making local government more ethical
Should advisory board and task force members be excepted from conflict of interest rules? Jurisdictions disagree about this. Some believe that, when a board has no authority to act or implement, the usual rules should not apply. The principal argument is that there are times when a government needs to get people with opposing interests together — such as business and union interests — in order to hash out community problems. Another argument is the need for expertise.

Last Saturday's Atlanta Journal-Constitution ran a long article, "Connections Count at Law Firm," on the Washington/Atlanta-based law firm McKenna Long & Aldridge. This firm was known to me primarily as the firm behind the Pay to Pay Law Blog, a good, although too infrequent blog that looks at government ethics and campaign finance from the compliance side, that is, from the point of view of the companies that have to comply with the rules.

McKenna Long is also, according to the article, the tenth-largest lobbying firm in the country, it represents numerous government officials in ethics and election law matters, and it has many former and even current officials on staff, some of whom aren't even lawyers.

The most interesting of its "senior strategic advisors" is David Skaggs, a former congressman from Colorado and, more important, chairman of the board of the Office of Congressional Ethics, the surprisingly aggressive new part of the House ethics process. Other senior strategic advisors include Howard Dean and Zell Miller.

What can a citizen do when a local government official falsely impugns her reputation and retaliates against her due to her opposition to a matter the official supports? The City Ethics Model Code has a provision that deals with an official falsely impugning a citizen's reputation, but very few ethics codes contain such a provision. And even our model code has nothing that deals with retaliation.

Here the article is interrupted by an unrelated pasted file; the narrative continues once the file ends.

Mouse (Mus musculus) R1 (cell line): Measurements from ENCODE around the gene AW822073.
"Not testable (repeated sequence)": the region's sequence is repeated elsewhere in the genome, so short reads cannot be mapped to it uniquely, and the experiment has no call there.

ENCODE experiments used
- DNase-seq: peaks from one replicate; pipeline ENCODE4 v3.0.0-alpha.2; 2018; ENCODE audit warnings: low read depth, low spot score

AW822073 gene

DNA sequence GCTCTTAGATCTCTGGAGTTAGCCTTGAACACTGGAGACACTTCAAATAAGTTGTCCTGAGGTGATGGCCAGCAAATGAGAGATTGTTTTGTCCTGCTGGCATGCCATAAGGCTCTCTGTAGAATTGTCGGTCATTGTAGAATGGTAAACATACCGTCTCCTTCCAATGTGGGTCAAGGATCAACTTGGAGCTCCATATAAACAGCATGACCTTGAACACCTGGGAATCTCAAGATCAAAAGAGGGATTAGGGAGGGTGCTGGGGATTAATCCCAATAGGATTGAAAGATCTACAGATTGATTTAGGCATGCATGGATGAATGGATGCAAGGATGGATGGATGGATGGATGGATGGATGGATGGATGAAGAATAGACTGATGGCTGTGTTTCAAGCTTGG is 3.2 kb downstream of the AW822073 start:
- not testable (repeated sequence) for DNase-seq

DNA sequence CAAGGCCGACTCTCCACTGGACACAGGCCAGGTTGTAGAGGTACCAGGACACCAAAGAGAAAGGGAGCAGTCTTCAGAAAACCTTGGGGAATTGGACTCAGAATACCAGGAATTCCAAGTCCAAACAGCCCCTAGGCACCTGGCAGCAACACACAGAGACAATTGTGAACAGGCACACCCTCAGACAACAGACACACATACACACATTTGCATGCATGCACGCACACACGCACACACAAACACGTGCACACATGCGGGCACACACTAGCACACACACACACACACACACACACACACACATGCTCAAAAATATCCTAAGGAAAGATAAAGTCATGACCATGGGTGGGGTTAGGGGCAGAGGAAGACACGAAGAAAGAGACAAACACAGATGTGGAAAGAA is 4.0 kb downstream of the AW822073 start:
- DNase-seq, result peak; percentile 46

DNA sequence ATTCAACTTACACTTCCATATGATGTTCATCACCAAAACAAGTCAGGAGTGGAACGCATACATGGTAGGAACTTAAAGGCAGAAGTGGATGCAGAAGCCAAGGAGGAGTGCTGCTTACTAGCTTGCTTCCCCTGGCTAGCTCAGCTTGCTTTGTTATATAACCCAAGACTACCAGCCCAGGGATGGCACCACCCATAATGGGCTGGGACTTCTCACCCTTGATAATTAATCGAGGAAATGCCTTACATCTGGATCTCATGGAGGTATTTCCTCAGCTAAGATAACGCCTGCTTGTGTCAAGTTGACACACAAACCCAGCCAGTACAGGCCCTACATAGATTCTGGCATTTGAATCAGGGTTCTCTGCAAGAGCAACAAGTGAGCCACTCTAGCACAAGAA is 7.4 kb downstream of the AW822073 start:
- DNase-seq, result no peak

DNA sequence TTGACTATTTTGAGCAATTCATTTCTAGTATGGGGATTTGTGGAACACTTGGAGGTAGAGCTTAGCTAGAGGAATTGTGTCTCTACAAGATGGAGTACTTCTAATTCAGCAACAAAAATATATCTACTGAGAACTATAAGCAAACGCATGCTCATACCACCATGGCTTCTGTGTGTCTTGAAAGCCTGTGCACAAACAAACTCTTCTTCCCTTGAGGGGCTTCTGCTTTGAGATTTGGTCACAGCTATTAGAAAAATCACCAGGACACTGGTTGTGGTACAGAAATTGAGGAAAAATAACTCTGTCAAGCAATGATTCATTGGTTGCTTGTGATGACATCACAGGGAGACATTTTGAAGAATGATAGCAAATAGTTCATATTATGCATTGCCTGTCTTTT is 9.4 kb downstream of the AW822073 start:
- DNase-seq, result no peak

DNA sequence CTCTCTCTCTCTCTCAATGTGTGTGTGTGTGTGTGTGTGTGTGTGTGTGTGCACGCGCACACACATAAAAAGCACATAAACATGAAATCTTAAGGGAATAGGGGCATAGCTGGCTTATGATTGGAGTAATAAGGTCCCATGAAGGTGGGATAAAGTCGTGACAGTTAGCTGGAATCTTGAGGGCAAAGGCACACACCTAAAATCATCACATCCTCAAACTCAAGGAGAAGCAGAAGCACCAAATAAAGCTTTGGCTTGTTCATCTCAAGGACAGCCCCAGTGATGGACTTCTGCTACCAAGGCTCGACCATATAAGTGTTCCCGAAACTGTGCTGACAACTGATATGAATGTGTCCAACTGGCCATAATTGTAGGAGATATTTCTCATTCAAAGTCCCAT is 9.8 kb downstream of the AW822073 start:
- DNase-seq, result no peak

In some situations, the citizen may have a cause of action against the official and the local government under 42 U.S.C. §1983, for a deprivation of her constitutional rights, such as her right to speak out on an issue, by a person or entity acting under color of state law.

Recusal is a two-part process. First, the official discloses his interest in a matter that has or will come before his board or agency. Then, the official does not participate in that matter.

In Tucson, this process was distorted by the involvement of a board attorney. According to an article in Wednesday's Arizona Daily Star, the chair and vice-chair of the Rio Nuevo Multipurpose Facilities District Board, an important development board in Tucson, were concerned about a member's possible conflict of interest and asked the board's attorney for an advisory opinion. The city of 540,000 does not appear to have an ethics officer or commission, so this was the most reasonable alternative.

Whistleblower provisions are extremely important to government ethics, but poorly worded ethics provisions can undermine even the best whistleblower provisions, especially in unscrupulous hands. One such ethics provision is the confidential information provision.
Here's a clever way to abuse the advisory opinion process. A few months after conduct begins, seek advice from the ethics commission. After the EC tells you it's okay, increase the amount of conduct so much that the advice is no longer relevant, and then point to the advice in defense of the conduct. Finally, refuse to provide information about the extent of the conduct, so that no one can provide hard evidence that there is truly a change in the extent of the conduct.

This gambit is being employed in New York City, according to an article in yesterday's New York Post. It might work in the short run, but in the long run it's a good way to undermine trust in government.